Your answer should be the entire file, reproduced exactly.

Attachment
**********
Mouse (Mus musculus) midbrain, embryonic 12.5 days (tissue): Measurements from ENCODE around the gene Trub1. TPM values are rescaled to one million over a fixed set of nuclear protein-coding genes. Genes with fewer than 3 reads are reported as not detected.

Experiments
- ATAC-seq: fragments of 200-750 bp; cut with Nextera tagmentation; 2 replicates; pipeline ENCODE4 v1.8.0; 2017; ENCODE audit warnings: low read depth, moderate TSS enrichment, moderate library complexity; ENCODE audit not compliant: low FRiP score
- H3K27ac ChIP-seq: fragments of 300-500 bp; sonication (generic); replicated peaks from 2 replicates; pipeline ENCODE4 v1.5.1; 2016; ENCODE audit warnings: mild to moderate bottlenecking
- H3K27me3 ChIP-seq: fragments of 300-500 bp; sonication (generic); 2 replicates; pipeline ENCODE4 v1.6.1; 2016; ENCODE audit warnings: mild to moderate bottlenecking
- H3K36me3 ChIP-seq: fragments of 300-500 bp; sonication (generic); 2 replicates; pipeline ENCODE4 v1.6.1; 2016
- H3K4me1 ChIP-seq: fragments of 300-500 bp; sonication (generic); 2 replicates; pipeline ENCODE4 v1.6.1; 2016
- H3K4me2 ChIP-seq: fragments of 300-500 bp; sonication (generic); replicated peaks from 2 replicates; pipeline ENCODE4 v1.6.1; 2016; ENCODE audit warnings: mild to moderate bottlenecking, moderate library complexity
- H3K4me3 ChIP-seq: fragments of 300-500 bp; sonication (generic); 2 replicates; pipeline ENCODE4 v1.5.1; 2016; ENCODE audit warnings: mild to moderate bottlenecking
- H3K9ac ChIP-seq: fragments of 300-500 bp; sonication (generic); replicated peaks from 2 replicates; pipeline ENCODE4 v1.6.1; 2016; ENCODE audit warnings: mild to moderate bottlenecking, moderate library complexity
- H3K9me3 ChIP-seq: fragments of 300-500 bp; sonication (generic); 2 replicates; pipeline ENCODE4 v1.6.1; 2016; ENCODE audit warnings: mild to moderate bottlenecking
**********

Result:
Mouse (Mus musculus) midbrain, embryonic 12.5 days (tissue): Measurements from ENCODE around the gene Trub1. TPM values are rescaled to one million over a fixed set of nuclear protein-coding genes. Genes with fewer than 3 reads are reported as not detected.

Experiments
- ATAC-seq: fragments of 200-750 bp; cut with Nextera tagmentation; 2 replicates; pipeline ENCODE4 v1.8.0; 2017; ENCODE audit warnings: low read depth, moderate TSS enrichment, moderate library complexity; ENCODE audit not compliant: low FRiP score
- H3K27ac ChIP-seq: fragments of 300-500 bp; sonication (generic); replicated peaks from 2 replicates; pipeline ENCODE4 v1.5.1; 2016; ENCODE audit warnings: mild to moderate bottlenecking
- H3K27me3 ChIP-seq: fragments of 300-500 bp; sonication (generic); 2 replicates; pipeline ENCODE4 v1.6.1; 2016; ENCODE audit warnings: mild to moderate bottlenecking
- H3K36me3 ChIP-seq: fragments of 300-500 bp; sonication (generic); 2 replicates; pipeline ENCODE4 v1.6.1; 2016
- H3K4me1 ChIP-seq: fragments of 300-500 bp; sonication (generic); 2 replicates; pipeline ENCODE4 v1.6.1; 2016
- H3K4me2 ChIP-seq: fragments of 300-500 bp; sonication (generic); replicated peaks from 2 replicates; pipeline ENCODE4 v1.6.1; 2016; ENCODE audit warnings: mild to moderate bottlenecking, moderate library complexity
- H3K4me3 ChIP-seq: fragments of 300-500 bp; sonication (generic); 2 replicates; pipeline ENCODE4 v1.5.1; 2016; ENCODE audit warnings: mild to moderate bottlenecking
- H3K9ac ChIP-seq: fragments of 300-500 bp; sonication (generic); replicated peaks from 2 replicates; pipeline ENCODE4 v1.6.1; 2016; ENCODE audit warnings: mild to moderate bottlenecking, moderate library complexity
- H3K9me3 ChIP-seq: fragments of 300-500 bp; sonication (generic); 2 replicates; pipeline ENCODE4 v1.6.1; 2016; ENCODE audit warnings: mild to moderate bottlenecking